- Backup cameras may soon become standard
- New NHTSA regulation could set visibility guidelines
- Regulation may mean cameras as early as next year
Reversing cameras may soon become standard in all new vehicles. That’s the latest from the federal government’s National Highway Traffic Safety Administration (NHTSA), which recently laid out plans to create new rear-visibility guidelines by next year that may make cameras necessary.
While such a regulation has not yet been enacted, NHTSA proposed the rule in 2010. It’s been delayed for several years, in part due to governmental resistance and partly because NHTSA wanted to make sure a precise rule was written. While the exact regulation is unknown, it may not mandate cameras on all vehicles. Instead, it could set strict rear-visibility guidelines that would be difficult — or impossible — to achieve without them.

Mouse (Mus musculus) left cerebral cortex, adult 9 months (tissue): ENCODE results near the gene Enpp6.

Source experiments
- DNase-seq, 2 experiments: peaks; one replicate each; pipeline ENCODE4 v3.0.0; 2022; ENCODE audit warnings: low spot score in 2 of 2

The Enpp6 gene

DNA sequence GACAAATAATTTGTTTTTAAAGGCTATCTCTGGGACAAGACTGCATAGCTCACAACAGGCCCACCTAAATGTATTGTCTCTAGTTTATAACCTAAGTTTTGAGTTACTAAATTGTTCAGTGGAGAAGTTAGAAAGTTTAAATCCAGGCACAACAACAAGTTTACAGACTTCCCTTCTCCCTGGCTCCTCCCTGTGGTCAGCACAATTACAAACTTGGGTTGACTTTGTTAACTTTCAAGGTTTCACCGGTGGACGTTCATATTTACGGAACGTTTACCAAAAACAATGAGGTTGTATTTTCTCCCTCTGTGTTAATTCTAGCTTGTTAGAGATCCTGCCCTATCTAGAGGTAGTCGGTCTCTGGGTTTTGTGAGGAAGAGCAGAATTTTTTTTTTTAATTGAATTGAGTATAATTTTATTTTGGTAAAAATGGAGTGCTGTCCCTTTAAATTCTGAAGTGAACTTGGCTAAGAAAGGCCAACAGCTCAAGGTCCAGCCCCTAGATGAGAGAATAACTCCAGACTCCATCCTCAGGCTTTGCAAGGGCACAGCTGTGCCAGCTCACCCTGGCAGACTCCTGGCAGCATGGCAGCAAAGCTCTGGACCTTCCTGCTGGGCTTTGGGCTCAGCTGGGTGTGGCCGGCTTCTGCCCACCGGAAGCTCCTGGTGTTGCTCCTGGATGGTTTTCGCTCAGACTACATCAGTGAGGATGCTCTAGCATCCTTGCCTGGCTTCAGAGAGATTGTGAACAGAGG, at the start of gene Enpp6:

According to NHTSA, the cost of adding reversing cameras to all new vehicles won’t be small. The government agency says that the cameras will cost between $58 and $203 per vehicle — a cost automakers will likely pass on to car buyers. But NHTSA also points out that shifting to camera-equipped vehicles throughout the industry could save between 95 and 112 lives per year.
Most carmakers are unlikely to feel a major impact from the new regulation. Most have been expecting such a regulation, and they’re prepared for it. Nearly all brands offer backup cameras in at least a few of their models. Some, such as Honda, include the cameras as standard equipment throughout their lineups.
Camera legislation has been a hot topic for several years, as the technology has become more common and less expensive. Adding cameras to all vehicles will likely prevent a host of low-speed parking lot accidents. And it could prevent many “backover” deaths, where children and toddlers are backed over by drivers who couldn’t see them.
What it means to you: Get ready for your next new car to have a reversing camera, and to come with a slightly higher price tag as a result.